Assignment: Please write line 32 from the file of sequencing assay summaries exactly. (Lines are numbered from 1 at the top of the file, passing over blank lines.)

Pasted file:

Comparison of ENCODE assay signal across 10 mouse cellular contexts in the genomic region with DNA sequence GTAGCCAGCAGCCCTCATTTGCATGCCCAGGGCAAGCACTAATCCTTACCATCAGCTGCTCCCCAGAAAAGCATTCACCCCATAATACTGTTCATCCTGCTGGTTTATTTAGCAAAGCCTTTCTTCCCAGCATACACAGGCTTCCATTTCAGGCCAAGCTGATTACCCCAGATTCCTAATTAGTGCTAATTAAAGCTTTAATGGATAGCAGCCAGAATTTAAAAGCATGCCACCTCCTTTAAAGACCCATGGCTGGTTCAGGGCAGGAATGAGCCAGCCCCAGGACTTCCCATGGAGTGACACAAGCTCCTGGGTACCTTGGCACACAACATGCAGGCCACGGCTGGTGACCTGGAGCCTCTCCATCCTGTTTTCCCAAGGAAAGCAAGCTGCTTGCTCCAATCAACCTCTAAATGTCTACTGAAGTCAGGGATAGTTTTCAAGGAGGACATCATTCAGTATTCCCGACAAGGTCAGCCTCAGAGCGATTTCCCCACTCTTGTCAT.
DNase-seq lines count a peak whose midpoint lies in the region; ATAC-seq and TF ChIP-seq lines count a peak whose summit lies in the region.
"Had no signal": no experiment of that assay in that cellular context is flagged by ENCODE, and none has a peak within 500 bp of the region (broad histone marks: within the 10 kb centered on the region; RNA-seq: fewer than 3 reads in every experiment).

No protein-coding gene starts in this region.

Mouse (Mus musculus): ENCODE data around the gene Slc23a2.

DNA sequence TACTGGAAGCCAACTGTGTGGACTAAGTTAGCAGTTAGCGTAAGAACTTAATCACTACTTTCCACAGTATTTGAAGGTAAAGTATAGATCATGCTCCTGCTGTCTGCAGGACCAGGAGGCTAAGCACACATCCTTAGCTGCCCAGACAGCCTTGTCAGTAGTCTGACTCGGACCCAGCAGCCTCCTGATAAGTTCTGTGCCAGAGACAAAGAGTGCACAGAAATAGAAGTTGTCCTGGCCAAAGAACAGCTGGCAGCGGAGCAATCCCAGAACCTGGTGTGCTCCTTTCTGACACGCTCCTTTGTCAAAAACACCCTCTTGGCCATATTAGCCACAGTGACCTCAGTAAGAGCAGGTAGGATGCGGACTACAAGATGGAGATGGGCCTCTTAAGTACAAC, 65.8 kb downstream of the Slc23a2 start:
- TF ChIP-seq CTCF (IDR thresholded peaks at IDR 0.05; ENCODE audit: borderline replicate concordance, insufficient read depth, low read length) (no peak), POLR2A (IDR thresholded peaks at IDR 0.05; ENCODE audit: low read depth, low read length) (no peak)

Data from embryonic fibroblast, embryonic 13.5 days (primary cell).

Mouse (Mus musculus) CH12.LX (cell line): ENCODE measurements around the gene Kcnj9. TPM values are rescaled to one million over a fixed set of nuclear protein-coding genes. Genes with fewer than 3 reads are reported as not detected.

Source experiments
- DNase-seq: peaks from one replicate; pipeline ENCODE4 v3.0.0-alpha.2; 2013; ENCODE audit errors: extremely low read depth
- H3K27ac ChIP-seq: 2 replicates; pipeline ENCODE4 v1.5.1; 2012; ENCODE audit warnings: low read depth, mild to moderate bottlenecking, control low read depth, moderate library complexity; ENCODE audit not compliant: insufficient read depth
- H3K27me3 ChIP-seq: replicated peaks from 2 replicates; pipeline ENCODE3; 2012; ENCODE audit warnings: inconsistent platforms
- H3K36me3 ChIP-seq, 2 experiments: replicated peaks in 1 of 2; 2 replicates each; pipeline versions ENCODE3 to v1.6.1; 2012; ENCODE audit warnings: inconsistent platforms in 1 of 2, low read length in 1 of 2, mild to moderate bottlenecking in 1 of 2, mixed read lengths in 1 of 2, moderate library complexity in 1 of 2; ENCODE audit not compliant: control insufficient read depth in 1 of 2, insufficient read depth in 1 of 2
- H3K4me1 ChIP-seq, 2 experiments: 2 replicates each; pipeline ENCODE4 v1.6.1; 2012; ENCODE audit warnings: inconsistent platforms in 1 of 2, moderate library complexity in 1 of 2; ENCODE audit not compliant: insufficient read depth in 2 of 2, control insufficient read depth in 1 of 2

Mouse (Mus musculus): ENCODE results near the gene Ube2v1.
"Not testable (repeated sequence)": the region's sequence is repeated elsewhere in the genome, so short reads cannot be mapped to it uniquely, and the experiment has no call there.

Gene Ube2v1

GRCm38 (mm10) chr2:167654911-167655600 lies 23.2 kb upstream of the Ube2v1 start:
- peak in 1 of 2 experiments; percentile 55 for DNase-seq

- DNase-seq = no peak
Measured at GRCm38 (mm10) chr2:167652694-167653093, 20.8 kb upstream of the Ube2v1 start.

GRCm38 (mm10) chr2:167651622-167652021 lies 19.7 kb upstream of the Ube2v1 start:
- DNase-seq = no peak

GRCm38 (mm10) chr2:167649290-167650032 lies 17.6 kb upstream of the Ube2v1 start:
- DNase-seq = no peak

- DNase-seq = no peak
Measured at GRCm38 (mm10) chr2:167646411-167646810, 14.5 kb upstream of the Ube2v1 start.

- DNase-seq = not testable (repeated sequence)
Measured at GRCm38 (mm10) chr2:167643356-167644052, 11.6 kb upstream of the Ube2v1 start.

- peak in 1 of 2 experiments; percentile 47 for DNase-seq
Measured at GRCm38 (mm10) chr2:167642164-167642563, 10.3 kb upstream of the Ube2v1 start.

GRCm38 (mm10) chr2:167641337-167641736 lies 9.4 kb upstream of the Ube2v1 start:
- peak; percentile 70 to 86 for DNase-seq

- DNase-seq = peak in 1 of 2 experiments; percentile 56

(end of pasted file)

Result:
Measured at GRCm38 (mm10) chr2:167642164-167642563, 10.3 kb upstream of the Ube2v1 start.